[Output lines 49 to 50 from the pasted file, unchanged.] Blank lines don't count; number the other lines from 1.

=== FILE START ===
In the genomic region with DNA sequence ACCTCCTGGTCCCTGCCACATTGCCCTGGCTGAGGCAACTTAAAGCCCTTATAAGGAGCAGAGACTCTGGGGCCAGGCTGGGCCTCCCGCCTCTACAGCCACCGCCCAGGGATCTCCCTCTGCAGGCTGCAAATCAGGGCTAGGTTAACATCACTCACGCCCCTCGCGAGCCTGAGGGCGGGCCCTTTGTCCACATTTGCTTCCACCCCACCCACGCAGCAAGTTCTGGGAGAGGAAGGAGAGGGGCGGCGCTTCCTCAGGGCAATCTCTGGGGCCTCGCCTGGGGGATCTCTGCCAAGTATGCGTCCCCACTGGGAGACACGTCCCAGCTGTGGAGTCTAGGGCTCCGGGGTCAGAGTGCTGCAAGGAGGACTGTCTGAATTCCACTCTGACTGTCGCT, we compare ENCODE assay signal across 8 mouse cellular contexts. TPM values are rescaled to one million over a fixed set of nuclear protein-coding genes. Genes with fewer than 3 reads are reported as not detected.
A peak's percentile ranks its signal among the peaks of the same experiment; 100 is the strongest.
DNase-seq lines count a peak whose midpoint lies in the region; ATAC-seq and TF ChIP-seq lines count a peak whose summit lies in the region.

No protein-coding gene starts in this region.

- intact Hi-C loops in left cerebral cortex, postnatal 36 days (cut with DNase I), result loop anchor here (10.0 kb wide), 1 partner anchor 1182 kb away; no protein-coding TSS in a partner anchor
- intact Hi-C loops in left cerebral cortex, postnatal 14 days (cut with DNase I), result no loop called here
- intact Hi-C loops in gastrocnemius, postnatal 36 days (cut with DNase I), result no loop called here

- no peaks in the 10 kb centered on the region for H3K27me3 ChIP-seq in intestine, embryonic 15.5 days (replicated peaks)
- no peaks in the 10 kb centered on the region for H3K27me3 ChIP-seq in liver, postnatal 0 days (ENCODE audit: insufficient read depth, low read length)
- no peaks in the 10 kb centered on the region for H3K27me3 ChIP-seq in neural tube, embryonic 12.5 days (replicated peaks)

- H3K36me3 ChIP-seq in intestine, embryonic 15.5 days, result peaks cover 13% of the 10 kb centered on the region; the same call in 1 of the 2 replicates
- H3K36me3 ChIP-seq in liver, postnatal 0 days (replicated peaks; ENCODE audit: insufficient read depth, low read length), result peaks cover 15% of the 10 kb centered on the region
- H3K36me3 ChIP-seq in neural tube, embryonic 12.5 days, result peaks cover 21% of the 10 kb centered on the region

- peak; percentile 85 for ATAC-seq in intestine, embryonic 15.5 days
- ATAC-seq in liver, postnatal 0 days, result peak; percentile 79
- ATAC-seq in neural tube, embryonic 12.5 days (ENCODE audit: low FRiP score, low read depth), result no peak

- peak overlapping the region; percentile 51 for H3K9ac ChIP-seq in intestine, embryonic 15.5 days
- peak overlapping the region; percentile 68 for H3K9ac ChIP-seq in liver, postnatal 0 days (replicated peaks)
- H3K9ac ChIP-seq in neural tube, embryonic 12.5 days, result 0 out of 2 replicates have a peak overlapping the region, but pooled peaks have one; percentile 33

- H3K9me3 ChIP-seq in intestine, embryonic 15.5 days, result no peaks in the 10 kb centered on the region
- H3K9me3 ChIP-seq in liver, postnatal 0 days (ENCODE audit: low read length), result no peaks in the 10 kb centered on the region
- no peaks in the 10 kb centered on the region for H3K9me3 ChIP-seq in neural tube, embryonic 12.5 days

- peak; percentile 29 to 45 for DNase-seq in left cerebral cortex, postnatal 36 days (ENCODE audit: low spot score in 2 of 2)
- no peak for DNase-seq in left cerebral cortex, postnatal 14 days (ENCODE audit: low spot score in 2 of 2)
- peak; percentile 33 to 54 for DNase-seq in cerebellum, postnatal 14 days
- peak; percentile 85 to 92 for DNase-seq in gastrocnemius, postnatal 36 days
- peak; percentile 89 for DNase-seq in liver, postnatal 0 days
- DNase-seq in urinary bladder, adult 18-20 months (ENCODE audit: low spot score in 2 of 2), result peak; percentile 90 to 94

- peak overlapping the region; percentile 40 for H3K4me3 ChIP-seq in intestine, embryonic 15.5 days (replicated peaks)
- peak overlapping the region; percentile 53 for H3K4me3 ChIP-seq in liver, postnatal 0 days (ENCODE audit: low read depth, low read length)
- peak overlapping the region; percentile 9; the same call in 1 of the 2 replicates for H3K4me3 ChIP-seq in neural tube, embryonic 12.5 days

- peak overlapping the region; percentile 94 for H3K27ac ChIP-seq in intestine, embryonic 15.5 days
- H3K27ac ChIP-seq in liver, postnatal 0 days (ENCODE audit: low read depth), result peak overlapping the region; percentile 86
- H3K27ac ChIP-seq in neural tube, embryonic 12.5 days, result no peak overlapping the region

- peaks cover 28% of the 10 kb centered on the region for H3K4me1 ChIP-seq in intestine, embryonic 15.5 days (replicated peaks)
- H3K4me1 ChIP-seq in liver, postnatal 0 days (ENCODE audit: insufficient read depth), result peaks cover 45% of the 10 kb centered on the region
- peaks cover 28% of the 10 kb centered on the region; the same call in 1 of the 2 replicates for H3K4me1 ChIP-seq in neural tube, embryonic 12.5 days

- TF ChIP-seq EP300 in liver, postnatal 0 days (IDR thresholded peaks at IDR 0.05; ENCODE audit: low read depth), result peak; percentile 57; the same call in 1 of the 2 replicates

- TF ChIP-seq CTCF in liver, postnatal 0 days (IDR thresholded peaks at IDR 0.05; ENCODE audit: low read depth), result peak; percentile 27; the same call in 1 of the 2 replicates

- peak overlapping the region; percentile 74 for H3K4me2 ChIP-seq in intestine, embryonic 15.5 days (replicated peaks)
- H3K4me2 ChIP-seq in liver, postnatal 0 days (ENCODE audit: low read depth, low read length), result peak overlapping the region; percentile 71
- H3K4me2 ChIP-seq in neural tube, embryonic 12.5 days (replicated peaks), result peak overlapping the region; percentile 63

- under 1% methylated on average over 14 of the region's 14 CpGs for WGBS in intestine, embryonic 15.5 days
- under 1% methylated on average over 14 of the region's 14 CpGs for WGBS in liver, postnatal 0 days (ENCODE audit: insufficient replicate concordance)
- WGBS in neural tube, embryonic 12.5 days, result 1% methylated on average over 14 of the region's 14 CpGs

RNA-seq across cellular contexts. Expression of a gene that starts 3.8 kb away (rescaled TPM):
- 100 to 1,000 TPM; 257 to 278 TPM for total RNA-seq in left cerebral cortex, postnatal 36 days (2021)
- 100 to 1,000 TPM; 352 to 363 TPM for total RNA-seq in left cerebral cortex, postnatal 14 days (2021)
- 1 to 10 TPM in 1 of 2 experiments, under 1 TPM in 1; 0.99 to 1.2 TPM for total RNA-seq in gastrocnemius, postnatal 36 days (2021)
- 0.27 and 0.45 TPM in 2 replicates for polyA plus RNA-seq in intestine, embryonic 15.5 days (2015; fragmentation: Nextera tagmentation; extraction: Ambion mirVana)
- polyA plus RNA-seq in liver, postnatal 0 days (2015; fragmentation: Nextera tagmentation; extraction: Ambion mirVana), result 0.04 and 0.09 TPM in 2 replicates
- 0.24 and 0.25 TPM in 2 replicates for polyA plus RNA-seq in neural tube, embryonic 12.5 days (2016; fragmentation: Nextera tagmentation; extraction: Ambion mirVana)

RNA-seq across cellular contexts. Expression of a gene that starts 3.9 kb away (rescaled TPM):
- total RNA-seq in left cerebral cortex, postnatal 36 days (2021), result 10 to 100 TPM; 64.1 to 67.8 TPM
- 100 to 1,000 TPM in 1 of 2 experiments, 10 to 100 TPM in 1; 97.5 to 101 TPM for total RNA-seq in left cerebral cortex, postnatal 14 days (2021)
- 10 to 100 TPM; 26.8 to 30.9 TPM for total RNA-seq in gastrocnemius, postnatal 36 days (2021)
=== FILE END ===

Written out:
- 1 to 10 TPM in 1 of 2 experiments, under 1 TPM in 1; 0.99 to 1.2 TPM for total RNA-seq in gastrocnemius, postnatal 36 days (2021)
- 0.27 and 0.45 TPM in 2 replicates for polyA plus RNA-seq in intestine, embryonic 15.5 days (2015; fragmentation: Nextera tagmentation; extraction: Ambion mirVana)